However, the latter approach of using a distinct new subschema is more flexible and powerful. Take a look at the next example in which we define two schemas and then one is used in an array field of another schema. This approach is better for code reuse because it lets you to use the nested schema elsewhere, maybe in several more schemas.

Here I nested postSchema in an array field of userSchema, because users can have posts, and querying by users is the most typical use case for this app:

const postSchema = new mongoose.Schema({
  title: String,
  text: String
})
// Attach methods, hooks, etc., to post schema
const userSchema = new mongoose.Schema({
  name: String,
  posts: [postSchema]
})
// Attach methods, hooks, etc., to user schema
const User = mongoose.model('User', userSchema)

To create a new user document or to save a post to an existing user when working with a nested posts document, treat the posts property as an array and just use the push method from the JavaScript/Node.js API, or use the MongoDB $push operand (http://docs.mongodb.org/manual/reference/operator/update/push/).

For example, we can use MongoDB's $push in the update() query to add a post (newPost) to a user object, which is found by a matching ID (_id is userId):

User.update(
  {_id: userId}, 
  {$push: {posts: newPost}}, 
  function (error, results) {
    // Handle error and check results
})

Fields can be like ghosts. Sometime you see 'em, other time you don't. Let's study yet another Mongoose feature—virtual fields.

Virtual Fields

Virtual fields (or virtuals) are fields that don’t exist in the database, but act just like regular fields in a Mongoose document when accessed in a document. To oversimplify, virtual fields are mock or fake fields that pretend to act like and be normal ones.

Virtual fields are awesome for dynamic data or creating aggregate fields. For example, if our system requires to have first name, last name, and the full name (which is just a concatenation of the first two names)—there’s no need to store the full name values in addition to the first and last name values! All we need to do is concatenate the first and last name in a full-name virtual field.

Another use case is to make the database backward compatible. That's how I avoided writing and running database migrations at Storify. Every time there was a new DB schema, I just added a virtual to support old documents.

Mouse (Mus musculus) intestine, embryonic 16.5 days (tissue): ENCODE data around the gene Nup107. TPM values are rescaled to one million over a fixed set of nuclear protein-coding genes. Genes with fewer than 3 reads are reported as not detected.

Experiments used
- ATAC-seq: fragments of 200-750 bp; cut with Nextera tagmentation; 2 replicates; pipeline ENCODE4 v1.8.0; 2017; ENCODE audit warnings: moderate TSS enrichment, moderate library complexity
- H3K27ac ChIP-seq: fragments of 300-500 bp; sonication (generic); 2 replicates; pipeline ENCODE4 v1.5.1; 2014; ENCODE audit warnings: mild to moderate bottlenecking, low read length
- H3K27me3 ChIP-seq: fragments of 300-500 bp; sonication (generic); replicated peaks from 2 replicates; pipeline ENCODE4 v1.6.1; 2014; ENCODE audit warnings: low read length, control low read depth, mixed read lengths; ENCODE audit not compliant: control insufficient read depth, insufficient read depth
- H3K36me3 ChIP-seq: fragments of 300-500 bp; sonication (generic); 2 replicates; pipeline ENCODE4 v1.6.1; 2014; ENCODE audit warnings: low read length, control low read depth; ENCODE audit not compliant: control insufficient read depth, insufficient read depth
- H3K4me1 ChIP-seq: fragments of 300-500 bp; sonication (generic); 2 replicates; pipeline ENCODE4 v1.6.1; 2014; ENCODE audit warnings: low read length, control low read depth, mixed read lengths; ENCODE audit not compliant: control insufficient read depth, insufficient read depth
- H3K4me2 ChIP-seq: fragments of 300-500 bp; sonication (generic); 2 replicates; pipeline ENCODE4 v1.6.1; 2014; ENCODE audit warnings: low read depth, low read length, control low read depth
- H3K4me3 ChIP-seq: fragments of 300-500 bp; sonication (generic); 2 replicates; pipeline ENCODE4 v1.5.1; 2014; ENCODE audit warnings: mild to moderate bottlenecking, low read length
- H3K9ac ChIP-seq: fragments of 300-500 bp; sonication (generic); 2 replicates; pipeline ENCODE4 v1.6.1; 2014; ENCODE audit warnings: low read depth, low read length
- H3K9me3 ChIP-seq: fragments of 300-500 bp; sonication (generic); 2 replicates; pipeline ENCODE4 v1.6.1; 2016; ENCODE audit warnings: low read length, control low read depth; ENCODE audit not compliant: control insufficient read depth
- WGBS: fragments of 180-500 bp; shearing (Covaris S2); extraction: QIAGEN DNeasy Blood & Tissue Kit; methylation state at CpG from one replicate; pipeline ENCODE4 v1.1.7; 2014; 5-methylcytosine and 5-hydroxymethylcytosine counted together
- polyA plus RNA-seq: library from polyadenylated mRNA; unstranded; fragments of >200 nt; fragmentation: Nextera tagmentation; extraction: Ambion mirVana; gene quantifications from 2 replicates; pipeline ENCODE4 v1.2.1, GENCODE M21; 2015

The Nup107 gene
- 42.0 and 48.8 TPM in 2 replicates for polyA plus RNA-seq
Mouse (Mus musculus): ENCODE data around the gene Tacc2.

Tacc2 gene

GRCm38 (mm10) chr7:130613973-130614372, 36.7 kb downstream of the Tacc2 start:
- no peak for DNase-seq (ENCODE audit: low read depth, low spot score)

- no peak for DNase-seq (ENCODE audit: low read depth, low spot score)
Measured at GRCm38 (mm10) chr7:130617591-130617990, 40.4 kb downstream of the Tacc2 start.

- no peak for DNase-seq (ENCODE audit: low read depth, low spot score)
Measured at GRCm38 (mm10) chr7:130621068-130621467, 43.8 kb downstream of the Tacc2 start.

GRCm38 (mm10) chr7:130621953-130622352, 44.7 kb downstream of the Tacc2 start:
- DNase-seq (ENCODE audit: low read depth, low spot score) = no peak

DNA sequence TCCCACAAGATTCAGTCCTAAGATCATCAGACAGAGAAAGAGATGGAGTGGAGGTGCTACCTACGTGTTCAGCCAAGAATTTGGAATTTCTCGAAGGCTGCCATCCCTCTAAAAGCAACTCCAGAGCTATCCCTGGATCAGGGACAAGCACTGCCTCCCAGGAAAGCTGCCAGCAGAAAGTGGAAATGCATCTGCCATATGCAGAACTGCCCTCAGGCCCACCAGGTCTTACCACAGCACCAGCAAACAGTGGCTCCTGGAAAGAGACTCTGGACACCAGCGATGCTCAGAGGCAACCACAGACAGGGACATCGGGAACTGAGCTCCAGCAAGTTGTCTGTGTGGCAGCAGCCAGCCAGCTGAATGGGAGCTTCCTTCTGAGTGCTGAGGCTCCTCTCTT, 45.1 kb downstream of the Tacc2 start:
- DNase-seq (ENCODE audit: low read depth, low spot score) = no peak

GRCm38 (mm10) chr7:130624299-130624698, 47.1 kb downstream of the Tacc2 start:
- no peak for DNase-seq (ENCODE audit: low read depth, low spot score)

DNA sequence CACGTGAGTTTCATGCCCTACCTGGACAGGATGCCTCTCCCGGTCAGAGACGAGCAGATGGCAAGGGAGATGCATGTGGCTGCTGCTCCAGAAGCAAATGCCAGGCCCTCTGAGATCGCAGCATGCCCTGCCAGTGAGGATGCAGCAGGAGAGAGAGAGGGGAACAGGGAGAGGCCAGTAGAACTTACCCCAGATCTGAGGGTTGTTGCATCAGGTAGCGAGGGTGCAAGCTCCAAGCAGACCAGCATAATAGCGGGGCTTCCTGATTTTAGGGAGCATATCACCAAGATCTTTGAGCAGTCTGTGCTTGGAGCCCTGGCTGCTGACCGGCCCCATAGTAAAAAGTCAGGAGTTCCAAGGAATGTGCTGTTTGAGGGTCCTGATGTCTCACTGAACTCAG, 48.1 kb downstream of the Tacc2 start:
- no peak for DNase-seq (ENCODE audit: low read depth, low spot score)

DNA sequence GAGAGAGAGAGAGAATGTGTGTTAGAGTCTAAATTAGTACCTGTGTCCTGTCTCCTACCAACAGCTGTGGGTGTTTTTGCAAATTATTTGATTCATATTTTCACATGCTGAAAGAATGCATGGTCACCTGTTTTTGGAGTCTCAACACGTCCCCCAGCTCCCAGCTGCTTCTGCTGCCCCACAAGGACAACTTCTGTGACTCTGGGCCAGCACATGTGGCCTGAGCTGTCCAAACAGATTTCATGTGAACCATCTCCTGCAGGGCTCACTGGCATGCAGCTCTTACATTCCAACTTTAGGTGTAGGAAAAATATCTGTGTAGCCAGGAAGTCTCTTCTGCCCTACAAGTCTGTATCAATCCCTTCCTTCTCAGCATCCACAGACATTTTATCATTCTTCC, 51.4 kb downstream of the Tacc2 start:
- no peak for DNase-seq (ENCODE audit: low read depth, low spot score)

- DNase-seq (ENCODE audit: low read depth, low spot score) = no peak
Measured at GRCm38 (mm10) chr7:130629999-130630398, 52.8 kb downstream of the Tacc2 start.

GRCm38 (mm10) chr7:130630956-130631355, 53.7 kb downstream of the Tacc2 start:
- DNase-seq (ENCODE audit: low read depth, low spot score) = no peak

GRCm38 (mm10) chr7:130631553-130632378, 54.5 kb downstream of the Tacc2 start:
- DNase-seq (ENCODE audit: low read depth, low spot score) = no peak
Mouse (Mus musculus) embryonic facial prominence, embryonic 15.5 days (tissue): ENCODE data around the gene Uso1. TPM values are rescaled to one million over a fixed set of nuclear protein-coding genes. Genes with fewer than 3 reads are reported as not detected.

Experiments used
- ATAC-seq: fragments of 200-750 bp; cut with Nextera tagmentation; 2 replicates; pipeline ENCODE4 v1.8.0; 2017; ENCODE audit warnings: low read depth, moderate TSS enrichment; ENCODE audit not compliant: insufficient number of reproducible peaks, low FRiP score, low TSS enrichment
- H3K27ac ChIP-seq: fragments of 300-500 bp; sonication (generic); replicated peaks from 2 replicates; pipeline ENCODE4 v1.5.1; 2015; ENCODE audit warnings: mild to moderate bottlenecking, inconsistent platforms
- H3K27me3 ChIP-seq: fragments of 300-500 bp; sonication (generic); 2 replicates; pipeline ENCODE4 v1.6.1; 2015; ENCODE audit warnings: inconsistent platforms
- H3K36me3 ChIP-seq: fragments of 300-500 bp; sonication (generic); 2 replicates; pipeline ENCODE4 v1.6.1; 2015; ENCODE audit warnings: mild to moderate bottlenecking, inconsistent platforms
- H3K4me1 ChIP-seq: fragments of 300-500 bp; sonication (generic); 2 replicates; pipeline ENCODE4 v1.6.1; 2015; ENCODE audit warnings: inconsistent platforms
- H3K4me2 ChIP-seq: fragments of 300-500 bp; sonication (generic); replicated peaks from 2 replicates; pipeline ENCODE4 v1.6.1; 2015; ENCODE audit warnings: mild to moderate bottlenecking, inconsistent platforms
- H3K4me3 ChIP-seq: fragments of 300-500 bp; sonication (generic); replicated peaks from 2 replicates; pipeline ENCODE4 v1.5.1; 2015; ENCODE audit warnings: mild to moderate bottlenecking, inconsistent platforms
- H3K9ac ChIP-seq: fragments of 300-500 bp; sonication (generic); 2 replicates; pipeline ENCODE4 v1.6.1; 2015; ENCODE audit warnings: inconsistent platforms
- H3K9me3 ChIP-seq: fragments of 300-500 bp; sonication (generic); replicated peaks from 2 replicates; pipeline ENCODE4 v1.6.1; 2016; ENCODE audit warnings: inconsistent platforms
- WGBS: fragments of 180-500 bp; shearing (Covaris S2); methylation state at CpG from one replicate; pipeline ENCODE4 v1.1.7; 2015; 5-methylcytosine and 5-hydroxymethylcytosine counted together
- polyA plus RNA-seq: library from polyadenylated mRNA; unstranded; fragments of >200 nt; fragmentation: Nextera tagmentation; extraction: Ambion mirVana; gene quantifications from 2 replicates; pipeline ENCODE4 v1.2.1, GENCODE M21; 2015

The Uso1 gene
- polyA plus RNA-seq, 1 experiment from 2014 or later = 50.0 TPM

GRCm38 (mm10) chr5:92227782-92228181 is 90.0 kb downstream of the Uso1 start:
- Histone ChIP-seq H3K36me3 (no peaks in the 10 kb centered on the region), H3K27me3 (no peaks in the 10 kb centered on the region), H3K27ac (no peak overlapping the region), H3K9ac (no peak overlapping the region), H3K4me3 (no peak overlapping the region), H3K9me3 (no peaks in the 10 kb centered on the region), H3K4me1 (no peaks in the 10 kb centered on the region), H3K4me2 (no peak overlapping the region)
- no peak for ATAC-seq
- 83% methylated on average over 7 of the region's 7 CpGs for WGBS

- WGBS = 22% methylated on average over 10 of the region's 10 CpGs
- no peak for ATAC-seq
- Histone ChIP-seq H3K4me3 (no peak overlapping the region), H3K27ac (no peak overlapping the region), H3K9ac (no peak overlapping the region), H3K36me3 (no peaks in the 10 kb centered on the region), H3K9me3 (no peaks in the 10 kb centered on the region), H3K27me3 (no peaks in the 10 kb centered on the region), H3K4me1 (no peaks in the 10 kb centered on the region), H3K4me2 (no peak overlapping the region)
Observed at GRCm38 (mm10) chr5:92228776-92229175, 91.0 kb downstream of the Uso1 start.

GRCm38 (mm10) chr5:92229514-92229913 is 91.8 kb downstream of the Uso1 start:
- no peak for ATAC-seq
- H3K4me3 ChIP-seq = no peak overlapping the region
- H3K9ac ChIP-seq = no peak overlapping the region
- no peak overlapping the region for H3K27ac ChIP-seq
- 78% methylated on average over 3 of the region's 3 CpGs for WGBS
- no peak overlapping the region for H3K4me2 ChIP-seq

For example, we might have thousands of user items in a MongoDB collection, and we want to start collecting their locations. We have two options: run a migration script to add the default location (“none”) to the thousands of old user documents or use a virtual field and apply defaults at runtime!

To define a virtual we need to do two things:

  1. Call the virtual(name) method to create a virtual type (Mongoose API) (http://mongoosejs.com/docs/api.html#document-js).
  2. Apply a getter function with get(fn) (Mongoose API) (http://mongoosejs.com/docs/api.html#virtualtype_VirtualType-get).

As an example, let's build a Gravatar link generator to pull images from Gravatar. (http://en.gravatar.com is a service that hosts profile images, a.k.a., avatars, to be used universally by various websites.)

A Gravatar URL is always an md5 hash of the user’s email: (http://en.gravatar.com/site/implement/hash). This allows us to construct a Gravatar link for any user by his/her email. Therefore, we can get the virtual value (gravatarUrl) on the fly by hashing instead of storing the value (less overhead!).

In this example, I intentionally made the input email mixed cased and with a trailing space, and then applied core Node module crypto for the md5 hashing:

const crypto = require('crypto')

Identity.virtual('gravatarUrl')
  .get(function() { // Not fatty catty ()=>{}
    if (!this.email) return null // "this" is an instance/document
    let email = this.email // For example: email = "HI@azat.co "
    email = email.trim().toLowerCase()
    const hash = crypto
      .createHash('md5')
      .update(email)
      .digest('hex')
    const gravatarBaseUrl = 'https://secure.gravatar.com/avatar/'
    return gravatarBaseUrl + hash
  })

Or the case mentioned earlier, getting a full name out of first and last, is implemented by concatenating the names into one string, as follows:

userSchema.virtual('fullName')
  .get(function() {
    // "this" is an instance/document
    return `${this.firstName}  ${this.lastName}` 
  })

Another example is when only a subset of the full document must be exposed and not the full details, as in the user model, which has tokens and passwords. Thus we omit fields that we want to hide by whitelisting only the fields we want to expose, such as username and avatar, but not token, password, or salt: